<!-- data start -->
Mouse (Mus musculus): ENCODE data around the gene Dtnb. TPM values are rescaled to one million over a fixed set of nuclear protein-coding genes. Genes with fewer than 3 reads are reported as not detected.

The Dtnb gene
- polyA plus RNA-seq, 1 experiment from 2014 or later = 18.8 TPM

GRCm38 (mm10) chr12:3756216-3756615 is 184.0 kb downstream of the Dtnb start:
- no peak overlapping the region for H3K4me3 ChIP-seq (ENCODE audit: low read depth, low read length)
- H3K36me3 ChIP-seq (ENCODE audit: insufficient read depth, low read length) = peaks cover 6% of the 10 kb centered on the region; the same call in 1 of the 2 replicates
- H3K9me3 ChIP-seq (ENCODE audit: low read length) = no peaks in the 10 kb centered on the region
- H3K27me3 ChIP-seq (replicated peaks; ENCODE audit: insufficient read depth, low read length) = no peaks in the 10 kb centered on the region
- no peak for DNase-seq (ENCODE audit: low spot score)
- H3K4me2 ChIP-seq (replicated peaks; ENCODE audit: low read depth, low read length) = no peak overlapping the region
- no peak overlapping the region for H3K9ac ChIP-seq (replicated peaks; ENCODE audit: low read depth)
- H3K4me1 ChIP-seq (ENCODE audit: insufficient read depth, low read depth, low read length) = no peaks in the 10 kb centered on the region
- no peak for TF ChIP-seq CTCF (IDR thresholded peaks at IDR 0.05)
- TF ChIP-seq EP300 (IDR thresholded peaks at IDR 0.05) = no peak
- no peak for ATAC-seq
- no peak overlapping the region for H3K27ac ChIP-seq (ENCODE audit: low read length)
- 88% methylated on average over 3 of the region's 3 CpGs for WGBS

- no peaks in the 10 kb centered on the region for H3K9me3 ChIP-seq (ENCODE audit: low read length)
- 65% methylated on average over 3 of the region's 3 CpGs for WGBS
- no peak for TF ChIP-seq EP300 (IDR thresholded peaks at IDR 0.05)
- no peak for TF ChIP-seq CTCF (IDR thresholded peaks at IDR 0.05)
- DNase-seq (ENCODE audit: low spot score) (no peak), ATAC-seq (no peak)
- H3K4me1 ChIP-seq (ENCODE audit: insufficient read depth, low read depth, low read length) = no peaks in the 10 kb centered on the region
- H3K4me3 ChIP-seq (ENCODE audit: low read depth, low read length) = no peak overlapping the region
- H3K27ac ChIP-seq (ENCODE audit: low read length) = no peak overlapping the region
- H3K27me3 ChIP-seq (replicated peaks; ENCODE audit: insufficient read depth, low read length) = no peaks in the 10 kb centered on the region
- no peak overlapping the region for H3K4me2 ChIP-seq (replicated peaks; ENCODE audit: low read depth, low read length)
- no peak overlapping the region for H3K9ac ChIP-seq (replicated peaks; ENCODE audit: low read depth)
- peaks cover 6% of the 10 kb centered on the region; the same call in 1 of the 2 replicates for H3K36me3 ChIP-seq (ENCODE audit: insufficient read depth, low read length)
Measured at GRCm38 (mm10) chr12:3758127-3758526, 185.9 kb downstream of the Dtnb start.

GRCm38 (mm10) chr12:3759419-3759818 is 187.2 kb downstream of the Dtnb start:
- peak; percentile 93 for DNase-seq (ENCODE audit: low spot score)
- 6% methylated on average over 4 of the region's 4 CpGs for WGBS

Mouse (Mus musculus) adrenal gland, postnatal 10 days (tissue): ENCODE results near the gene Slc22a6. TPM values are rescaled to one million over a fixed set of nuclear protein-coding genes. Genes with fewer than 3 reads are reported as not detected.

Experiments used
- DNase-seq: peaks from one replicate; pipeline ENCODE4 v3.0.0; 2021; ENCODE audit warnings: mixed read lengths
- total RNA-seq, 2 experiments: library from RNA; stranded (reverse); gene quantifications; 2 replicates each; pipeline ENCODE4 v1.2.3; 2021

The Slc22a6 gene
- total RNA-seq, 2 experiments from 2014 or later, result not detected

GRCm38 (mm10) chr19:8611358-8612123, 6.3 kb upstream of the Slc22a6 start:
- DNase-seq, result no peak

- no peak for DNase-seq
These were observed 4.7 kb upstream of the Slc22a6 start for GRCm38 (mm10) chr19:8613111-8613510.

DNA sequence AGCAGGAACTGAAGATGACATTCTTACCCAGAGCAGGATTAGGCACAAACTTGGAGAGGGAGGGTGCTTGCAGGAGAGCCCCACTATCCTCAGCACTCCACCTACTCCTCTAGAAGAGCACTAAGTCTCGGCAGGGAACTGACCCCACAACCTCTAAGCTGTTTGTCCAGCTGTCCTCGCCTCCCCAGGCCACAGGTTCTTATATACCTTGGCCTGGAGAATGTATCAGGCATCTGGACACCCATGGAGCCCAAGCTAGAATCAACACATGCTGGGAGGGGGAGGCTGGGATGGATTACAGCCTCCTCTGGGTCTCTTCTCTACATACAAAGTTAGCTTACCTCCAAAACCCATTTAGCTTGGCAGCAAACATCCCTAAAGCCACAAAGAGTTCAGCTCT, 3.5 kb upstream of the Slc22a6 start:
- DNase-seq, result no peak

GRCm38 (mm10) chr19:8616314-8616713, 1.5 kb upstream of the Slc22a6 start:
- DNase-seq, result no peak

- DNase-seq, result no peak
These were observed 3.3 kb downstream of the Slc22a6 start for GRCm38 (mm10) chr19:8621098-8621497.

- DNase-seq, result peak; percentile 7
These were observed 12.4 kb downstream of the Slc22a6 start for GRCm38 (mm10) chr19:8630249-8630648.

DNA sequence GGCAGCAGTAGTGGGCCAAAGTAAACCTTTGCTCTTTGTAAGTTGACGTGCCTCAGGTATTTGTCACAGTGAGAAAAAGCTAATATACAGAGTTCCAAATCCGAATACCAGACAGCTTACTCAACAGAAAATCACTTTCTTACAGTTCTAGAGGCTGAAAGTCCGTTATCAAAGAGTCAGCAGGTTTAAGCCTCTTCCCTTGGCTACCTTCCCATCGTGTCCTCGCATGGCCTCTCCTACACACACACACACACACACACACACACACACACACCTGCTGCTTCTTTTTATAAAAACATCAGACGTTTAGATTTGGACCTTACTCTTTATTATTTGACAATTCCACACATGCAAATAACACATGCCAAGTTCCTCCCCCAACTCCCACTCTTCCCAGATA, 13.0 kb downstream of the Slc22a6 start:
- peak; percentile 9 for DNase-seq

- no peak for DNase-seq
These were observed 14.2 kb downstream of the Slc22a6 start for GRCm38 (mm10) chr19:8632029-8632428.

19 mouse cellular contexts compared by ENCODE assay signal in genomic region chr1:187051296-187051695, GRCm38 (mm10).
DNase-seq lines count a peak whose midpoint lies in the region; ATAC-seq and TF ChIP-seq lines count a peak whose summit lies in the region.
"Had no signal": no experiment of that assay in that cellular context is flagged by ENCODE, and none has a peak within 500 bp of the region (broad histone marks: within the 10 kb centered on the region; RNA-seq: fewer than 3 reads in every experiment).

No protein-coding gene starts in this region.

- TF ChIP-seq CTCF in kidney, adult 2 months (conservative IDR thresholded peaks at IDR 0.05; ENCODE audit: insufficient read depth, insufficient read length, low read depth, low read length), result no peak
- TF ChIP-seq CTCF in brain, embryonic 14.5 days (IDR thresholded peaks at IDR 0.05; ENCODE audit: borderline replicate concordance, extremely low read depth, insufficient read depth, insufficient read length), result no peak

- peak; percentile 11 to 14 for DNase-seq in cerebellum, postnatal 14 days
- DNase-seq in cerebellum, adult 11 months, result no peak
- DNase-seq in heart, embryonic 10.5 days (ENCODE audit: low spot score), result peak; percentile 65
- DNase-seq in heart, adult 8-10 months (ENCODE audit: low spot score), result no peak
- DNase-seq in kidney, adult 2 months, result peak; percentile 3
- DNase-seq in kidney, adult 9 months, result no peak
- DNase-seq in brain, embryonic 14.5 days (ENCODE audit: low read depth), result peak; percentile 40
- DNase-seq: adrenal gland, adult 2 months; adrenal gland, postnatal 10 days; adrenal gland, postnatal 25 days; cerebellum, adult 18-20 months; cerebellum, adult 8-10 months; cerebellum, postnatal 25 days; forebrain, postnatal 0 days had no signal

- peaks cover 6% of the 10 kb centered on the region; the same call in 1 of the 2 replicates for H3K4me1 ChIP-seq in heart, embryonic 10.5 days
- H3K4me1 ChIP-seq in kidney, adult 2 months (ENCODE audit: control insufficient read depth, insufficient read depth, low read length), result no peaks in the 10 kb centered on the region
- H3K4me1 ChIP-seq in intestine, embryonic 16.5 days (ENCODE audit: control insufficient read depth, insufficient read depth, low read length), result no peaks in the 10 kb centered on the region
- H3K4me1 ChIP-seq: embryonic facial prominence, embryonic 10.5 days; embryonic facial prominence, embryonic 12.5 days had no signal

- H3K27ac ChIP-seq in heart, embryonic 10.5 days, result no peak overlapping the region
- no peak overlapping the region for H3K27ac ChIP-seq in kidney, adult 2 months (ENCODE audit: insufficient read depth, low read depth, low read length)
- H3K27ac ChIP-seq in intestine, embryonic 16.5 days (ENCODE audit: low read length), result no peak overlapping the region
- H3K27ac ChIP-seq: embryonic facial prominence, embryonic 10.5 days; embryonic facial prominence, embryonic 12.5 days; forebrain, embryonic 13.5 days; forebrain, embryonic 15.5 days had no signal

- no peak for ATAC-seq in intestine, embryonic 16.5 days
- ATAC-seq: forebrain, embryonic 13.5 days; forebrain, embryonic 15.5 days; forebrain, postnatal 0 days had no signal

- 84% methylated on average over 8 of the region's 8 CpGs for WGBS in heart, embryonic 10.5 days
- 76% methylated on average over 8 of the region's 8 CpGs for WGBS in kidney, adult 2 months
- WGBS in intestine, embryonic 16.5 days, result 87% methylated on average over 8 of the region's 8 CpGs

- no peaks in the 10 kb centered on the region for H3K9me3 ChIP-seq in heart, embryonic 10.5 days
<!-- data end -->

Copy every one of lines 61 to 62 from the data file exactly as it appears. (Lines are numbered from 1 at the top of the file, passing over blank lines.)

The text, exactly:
- TF ChIP-seq CTCF in brain, embryonic 14.5 days (IDR thresholded peaks at IDR 0.05; ENCODE audit: borderline replicate concordance, extremely low read depth, insufficient read depth, insufficient read length), result no peak

- peak; percentile 11 to 14 for DNase-seq in cerebellum, postnatal 14 days